Bong Joon-Ho Breaks Down That 'Mission Impossible' Scene In 'Parasite'

Parasite defies categorization. It's a tar-black comedy, a razor-sharp social satire, a twisted fairy tale, and a Hitchockian suspense thriller all at once. Director Bong Joon-ho resides in a genre all to his own, and hasn't pointed to specific influences when making his Palme D'Or winner, which was inspired by his own experiences as a personal tutor to a rich family. But there is one sequence that Bong said was influenced by a very specific franchise: Mission: Impossible.

"This is some kind of nerdy family version of Mission: Impossible," Bong says in the Anatomy of a Scene video with the New York Times, referring to the '60s TV series he watched growing up (not to mention the blockbuster film franchise). It's fascinating to see how Bong pulls off this high-stakes heist in the Parasite scene breakdown, but the best takeaway from the video below is that the Korean auteur knows who Ansel Elgort is.

Parasite Scene Breakdown

One of the appeals of Parasite is that despite being an arthouse international film that digs into deeper themes about social warfare, it is a blast to watch. This is thanks to the film's riotous humor and its zippy heist scenes, which have you rooting for a poor family worming their way into the lives of a rich family. One such scene, which is featured in New York Times' series Anatomy of a Scene, is referred to as the movie's Mission: Impossible scene by Bong Joon-ho, who explains how he pulled off the high-thrills sequence.

"I intentionally shoot those shots very quickly, [with] some spontaneous reactions and sudden small improvised [moments]," Bong says in the video. "Some things happen very naturally in the camera. That kind of momentary feeling is very important."

Another layer to this sequence is the moment when the son (Choi Woo-shik) instructs his father (Bong's longtime collaborator Song Kang-ho) how to act out the script they had written. "When they rehearse it looks like filmmaking," Bong remarks. "It's a humorous scene. In reality, the father is played by one of the most renowned actors and the son is an up and coming actor. It's as if Ansel Elgort is teaching acting to Al Pacino. It's funnier for the Korean audience."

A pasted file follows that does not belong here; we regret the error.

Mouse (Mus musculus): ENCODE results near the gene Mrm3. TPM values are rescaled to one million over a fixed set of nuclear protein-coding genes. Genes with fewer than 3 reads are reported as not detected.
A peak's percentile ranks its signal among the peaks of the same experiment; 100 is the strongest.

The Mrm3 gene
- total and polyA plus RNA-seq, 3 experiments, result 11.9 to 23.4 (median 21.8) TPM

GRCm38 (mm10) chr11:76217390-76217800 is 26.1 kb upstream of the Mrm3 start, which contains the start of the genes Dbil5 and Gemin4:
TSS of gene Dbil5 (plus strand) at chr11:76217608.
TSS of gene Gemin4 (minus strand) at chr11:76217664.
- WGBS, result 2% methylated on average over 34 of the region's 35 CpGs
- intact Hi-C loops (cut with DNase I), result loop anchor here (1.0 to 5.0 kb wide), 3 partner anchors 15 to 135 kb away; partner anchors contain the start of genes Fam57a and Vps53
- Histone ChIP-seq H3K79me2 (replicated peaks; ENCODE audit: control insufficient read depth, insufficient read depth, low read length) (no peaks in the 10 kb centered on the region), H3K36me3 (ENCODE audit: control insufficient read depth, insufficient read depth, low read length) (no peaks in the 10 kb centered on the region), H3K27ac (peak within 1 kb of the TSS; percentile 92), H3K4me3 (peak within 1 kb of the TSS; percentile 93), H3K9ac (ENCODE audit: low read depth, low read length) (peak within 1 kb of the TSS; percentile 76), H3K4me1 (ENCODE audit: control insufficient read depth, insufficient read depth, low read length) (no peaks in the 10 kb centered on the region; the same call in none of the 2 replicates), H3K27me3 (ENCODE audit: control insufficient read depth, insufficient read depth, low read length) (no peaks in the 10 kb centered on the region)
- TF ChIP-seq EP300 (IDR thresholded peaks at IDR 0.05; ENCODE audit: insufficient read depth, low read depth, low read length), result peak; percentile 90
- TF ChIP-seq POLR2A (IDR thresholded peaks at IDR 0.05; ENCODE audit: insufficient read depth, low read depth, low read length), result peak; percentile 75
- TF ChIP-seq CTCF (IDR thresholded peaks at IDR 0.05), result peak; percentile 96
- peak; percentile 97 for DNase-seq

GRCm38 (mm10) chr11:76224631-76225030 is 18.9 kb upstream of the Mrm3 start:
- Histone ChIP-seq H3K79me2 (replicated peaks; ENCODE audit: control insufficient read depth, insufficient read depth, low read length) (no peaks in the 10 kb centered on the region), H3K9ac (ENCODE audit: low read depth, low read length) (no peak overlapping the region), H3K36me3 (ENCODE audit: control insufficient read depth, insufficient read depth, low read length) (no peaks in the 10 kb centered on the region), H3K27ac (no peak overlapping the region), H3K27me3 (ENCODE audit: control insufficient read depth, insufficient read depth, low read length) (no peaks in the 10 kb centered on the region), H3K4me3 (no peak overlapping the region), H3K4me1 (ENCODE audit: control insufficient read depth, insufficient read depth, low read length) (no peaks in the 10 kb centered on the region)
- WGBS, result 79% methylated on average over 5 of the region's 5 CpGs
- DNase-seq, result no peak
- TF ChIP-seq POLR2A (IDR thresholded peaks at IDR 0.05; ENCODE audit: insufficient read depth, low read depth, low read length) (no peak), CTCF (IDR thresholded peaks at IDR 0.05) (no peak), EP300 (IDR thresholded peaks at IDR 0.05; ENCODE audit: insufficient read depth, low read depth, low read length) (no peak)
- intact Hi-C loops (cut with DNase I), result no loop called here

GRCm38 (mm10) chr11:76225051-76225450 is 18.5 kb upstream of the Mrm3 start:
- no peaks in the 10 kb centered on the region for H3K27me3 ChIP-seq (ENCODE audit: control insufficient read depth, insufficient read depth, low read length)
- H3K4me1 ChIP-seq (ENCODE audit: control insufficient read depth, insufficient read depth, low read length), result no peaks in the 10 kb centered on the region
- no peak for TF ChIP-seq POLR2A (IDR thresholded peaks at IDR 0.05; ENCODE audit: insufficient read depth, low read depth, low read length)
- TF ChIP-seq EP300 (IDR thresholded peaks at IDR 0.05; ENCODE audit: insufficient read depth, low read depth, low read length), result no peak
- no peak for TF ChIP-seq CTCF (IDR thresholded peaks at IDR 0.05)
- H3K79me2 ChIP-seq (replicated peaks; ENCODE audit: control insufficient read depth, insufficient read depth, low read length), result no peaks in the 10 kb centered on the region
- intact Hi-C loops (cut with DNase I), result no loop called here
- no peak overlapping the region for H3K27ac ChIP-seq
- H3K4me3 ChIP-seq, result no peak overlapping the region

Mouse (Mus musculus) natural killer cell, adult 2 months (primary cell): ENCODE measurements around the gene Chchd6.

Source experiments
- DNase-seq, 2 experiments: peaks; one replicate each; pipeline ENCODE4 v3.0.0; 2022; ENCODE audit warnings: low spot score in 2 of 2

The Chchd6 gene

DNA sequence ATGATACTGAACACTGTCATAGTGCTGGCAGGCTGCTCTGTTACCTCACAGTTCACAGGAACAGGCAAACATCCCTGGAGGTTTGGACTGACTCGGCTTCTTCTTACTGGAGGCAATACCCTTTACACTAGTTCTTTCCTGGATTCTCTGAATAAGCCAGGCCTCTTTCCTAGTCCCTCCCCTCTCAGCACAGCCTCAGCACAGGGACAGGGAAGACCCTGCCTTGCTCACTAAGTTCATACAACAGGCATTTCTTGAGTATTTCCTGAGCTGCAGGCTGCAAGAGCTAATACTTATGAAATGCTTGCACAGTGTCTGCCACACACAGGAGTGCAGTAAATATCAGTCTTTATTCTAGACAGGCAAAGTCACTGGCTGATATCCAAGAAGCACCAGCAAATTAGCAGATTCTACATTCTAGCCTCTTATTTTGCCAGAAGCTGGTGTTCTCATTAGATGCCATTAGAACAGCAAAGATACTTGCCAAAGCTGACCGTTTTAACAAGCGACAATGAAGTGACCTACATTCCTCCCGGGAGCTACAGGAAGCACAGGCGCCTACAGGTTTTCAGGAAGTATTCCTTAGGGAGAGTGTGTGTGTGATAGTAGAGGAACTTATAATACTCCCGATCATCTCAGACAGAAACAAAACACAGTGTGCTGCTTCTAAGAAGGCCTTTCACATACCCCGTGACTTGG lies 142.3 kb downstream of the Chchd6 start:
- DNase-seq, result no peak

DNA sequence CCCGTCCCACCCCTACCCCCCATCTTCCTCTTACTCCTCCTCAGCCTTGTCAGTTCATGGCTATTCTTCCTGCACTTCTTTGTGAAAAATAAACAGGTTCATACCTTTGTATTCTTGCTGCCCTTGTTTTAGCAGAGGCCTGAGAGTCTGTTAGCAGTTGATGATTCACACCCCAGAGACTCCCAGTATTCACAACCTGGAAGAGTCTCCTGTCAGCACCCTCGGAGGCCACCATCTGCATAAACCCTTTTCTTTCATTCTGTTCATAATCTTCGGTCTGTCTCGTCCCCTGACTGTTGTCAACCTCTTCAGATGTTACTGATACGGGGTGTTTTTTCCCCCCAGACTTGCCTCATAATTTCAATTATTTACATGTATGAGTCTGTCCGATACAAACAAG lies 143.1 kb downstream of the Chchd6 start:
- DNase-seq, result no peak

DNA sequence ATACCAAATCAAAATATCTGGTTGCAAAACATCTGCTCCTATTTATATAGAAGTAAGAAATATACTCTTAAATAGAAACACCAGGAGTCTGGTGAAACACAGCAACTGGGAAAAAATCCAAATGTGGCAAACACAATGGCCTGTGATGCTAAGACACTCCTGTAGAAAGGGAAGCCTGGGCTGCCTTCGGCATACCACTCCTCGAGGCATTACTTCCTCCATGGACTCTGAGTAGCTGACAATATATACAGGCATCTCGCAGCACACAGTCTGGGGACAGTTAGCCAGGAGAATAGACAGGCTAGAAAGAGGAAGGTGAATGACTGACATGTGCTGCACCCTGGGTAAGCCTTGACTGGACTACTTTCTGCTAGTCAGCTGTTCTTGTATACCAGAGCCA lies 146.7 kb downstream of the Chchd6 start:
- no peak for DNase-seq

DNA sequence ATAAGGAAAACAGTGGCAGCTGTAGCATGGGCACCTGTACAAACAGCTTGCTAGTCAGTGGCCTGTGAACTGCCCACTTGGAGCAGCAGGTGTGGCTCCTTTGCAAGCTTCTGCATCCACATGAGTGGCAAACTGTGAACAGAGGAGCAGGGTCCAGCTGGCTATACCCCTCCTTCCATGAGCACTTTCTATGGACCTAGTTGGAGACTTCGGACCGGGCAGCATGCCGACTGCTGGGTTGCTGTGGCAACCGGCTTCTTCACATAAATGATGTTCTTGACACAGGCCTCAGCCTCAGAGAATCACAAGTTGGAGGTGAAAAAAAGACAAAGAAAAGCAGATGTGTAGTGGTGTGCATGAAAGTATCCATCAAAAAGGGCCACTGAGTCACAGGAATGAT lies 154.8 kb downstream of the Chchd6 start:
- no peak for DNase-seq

Bong has a habit of sprinkling culturally specific jokes or references through his films — another instance happens in Okja when a line of Korean dialogue is deliberately mistranslated in a way that plays off as a joke for Korean audiences, but flies over the head of American audiences. It's refreshing that Bong doesn't try to cater to Hollywood, which is probably what helps makes Parasite so damn good.

Parasite is now playing in select U.S. theaters.

Meet the Park Family: the picture of aspirational wealth. And the Kim Family, rich in street smarts but not much else. Be it chance or fate, these two houses are brought together and the Kims sense a golden opportunity. Masterminded by college-aged Ki-woo, the Kim children expediently install themselves as tutor and art therapist, to the Parks. Soon, a symbiotic relationship forms between the two families. The Kims provide "indispensable" luxury services while the Parks obliviously bankroll their entire household. When a parasitic interloper threatens the Kims' newfound comfort, a savage, underhanded battle for dominance breaks out, threatening to destroy the fragile ecosystem between the Kims and the Parks. By turns darkly hilarious and heart-wrenching, PARASITE showcases a modern master at the top of his game.